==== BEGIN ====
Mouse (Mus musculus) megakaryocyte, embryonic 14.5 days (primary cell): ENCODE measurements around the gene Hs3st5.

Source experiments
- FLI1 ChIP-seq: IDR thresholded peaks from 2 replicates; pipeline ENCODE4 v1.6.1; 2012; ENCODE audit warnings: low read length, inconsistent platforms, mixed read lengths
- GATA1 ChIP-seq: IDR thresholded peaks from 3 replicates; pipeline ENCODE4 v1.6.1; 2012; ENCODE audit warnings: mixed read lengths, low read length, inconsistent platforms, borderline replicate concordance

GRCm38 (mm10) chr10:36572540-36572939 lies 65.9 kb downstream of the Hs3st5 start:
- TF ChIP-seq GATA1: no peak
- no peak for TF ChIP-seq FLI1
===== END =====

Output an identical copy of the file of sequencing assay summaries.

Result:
Mouse (Mus musculus) megakaryocyte, embryonic 14.5 days (primary cell): ENCODE measurements around the gene Hs3st5.

Source experiments
- FLI1 ChIP-seq: IDR thresholded peaks from 2 replicates; pipeline ENCODE4 v1.6.1; 2012; ENCODE audit warnings: low read length, inconsistent platforms, mixed read lengths
- GATA1 ChIP-seq: IDR thresholded peaks from 3 replicates; pipeline ENCODE4 v1.6.1; 2012; ENCODE audit warnings: mixed read lengths, low read length, inconsistent platforms, borderline replicate concordance

GRCm38 (mm10) chr10:36572540-36572939 lies 65.9 kb downstream of the Hs3st5 start:
- TF ChIP-seq GATA1: no peak
- no peak for TF ChIP-seq FLI1